Company reporting on climate risks isn’t good enough for today’s investors, and the SEC is stepping in to bridge the gap. We discuss the new rules and all the opportunity and opposition that they’ve stirred.
As we enter Climate Week NYC 2023, we put away the masks we donned to protect ourselves from the pollution generated by record Canadian wildfires. Climate week makes us reflect on the future of climate change and if there’s anything that financial regulators can do about it. After more than a decade of assessing company disclosures and then reviewing recent public comments from investors, the SEC has determined that climate risks and opportunities are material, but current corporate reporting is lacking. That’s why the SEC is stepping in to bridge this information gap by publishing rules that require companies to disclose their climate-related risks and opportunities.
The SEC’s goal is to make sure that companies report consistent, comparable, and high-quality information that’s decision-useful for investors. The lens with which the SEC determines what information companies must report is materiality—information that a reasonable person would need to understand the financial condition and operating performance of a company. Let’s take a closer look at the current state of SEC climate disclosure rules and what we can expect in the coming months.
What are the SEC climate disclosures?
The SEC proposed a new rule in March 2022 detailing how publicly traded companies should disclose their greenhouse gas (GHG) emissions and other financially material climate-related data. This proposal has received a lot of attention in the form of the most public comments in the agency’s history, with more than 15,000 entities offering their opinion.
*Scope 1 are direct emissions that are owned or controlled by a company. Scope 2 and 3 are indirect emissions that are a consequence of the activities of the company but occur from sources not owned or controlled by it.
The SEC reports that investors have been supportive overall of requiring better climate-risk-related disclosures. It highlighted that “investors representing literally tens of trillions of dollars support climate-related disclosures because they recognize that climate risks can pose significant financial risks to companies.” We agree that investors need substantially better and comparable disclosures on climate change to make informed investment decisions. We emphasized our support in public comment letters to the SEC regarding this proposal in 2021 and 2022.
The proposal has also received stiff opposition from other stakeholders, including industry groups such as the US Chamber of Commerce, the American Petroleum Institute, and various politicians in Congress and at the state level. They primarily contend that the SEC lacks the authority and expertise to impose climate regulation and that these disclosures will be overly burdensome on companies. The SEC originally committed to finalizing its rules by December 2022, but there have been multiple setbacks and delays given the sheer volume of public comments and controversy. We’re still waiting for final rules.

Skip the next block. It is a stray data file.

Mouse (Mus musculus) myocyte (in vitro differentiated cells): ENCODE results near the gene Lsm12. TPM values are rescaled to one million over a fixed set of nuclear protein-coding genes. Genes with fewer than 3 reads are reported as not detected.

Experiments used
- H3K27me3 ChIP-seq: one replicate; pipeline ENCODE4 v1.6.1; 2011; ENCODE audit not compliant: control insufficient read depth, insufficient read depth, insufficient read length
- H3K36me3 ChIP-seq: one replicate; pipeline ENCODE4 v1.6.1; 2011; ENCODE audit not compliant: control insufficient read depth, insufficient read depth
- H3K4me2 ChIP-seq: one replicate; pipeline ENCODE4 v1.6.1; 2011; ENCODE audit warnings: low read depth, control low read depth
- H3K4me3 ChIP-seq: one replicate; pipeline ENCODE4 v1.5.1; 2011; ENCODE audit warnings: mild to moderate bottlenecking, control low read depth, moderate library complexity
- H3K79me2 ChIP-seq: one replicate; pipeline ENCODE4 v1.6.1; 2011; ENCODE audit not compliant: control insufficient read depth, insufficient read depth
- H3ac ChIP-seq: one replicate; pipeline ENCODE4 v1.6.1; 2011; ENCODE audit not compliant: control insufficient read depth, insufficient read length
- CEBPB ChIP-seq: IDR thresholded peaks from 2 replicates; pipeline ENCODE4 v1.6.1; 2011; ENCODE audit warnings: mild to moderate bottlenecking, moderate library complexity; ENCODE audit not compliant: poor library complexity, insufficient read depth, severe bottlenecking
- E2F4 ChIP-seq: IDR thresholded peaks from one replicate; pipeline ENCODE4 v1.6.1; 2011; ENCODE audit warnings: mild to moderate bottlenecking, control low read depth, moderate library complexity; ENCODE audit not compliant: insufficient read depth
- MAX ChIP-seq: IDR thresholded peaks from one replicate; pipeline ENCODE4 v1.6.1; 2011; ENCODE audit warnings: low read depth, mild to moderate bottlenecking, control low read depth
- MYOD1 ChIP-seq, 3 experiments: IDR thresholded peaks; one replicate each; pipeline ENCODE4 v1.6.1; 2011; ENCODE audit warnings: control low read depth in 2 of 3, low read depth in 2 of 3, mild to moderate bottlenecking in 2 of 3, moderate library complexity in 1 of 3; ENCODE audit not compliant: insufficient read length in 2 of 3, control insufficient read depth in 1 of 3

The SEC has been busy as of late—and not just with climate. The agency has proposed 47 rules since Gary Gensler became SEC chair two years ago. That’s the highest number of proposals since the response to the 2008 global financial crisis. The SEC might be rushing to finalize as many of the rules as possible by the end of June 2024 to ensure that they stick, given that a potential change of presidential administration could mean that rules finalized afterward may get frozen or reversed.
Finalizing climate risk disclosure requirements appears to be a top priority for the SEC, since it declared that “climate change poses a pressing and urgent risk—for investors, companies, capital markets, and the economy.” Former SEC commissioner Robert Jackson prophesized in an April 2023 interview that the rule wouldn’t be final until this fall, but the SEC may not have finalized rules until spring 2024, given the current political environment.
There will surely be challenges from business groups, politicians, and state departments of justice, even if these climate reporting rules are finalized in the coming months. Attorneys general from 24 states wrote a lengthy June 2022 letter expressing their concerns primarily on the overreach of the SEC’s authority in establishing climate disclosure rules. The US Supreme Court ruled more recently in West Virginia v. EPA that the EPA’s ability to regulate carbon dioxide emissions related to climate change is restricted. The determination as to whether the SEC has the authority to adopt and enforce climate-related disclosures will play out in the courts, leading to a real chance that the climate rules might not be enforced at all.
Despite the political and legal wrangling, companies appear to be increasing their climate disclosures. Professional services giant PwC and ESG reporting software firm Workiva published a study that shows 70% of 300 senior-level decision makers with knowledge or responsibility for ESG reporting at large US-based public companies aren’t waiting for the final SEC rules—these businesses will be abiding by them in principle either way. Even if the final disclosure rules get thrown out by the courts, there’s reason to believe that the SEC’s climate disclosure standard may prompt large companies to report more decision-useful climate-related disclosures.
The bottom line
The SEC is likely to finalize its climate disclosure rules soon. There will be significant legal challenges when it does. If the courts strike down the SEC’s authority, we believe that it will harm investors by crippling their ability to assess the impact of climate change on their investments.